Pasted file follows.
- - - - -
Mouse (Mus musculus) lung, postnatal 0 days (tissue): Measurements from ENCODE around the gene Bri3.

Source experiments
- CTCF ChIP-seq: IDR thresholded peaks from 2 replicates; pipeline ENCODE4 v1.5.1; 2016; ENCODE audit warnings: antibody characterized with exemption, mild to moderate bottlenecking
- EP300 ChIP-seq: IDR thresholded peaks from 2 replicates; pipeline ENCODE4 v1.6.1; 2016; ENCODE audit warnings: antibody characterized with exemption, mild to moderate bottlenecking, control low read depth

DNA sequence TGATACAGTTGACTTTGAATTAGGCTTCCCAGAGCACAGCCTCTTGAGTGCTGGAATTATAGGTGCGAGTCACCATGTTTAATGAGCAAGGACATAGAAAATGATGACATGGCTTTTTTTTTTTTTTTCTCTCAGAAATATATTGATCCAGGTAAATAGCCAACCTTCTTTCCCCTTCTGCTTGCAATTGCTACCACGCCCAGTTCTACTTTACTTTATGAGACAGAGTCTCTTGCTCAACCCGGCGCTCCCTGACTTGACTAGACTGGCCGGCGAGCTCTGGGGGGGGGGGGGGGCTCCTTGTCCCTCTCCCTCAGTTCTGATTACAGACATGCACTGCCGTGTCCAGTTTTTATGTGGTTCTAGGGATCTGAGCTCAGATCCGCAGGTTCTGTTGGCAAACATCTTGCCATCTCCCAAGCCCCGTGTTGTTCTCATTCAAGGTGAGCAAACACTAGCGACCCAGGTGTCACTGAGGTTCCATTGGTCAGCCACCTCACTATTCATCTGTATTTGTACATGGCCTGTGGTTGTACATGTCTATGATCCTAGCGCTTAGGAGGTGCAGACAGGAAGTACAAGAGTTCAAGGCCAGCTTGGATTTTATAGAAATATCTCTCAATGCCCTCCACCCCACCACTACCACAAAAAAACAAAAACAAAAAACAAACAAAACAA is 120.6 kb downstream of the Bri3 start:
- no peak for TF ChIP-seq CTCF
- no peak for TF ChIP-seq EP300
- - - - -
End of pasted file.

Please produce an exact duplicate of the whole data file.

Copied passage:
Mouse (Mus musculus) lung, postnatal 0 days (tissue): Measurements from ENCODE around the gene Bri3.

Source experiments
- CTCF ChIP-seq: IDR thresholded peaks from 2 replicates; pipeline ENCODE4 v1.5.1; 2016; ENCODE audit warnings: antibody characterized with exemption, mild to moderate bottlenecking
- EP300 ChIP-seq: IDR thresholded peaks from 2 replicates; pipeline ENCODE4 v1.6.1; 2016; ENCODE audit warnings: antibody characterized with exemption, mild to moderate bottlenecking, control low read depth

DNA sequence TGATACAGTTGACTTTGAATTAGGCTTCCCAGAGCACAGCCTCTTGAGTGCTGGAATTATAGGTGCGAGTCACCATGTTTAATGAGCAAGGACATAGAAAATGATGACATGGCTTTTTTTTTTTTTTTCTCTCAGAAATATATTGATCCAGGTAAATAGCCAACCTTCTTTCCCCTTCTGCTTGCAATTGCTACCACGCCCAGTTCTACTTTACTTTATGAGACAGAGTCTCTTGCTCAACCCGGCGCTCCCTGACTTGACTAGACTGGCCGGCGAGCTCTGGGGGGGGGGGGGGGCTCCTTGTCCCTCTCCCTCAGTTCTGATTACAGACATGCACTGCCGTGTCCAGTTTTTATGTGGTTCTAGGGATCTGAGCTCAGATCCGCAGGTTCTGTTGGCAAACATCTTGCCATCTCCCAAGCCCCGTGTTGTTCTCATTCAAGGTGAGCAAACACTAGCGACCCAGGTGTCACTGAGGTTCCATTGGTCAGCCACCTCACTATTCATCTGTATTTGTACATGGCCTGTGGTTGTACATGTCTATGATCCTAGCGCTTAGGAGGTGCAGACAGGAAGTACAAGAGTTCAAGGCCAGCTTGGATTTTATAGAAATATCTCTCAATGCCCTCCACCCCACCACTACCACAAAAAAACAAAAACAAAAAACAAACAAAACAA is 120.6 kb downstream of the Bri3 start:
- no peak for TF ChIP-seq CTCF
- no peak for TF ChIP-seq EP300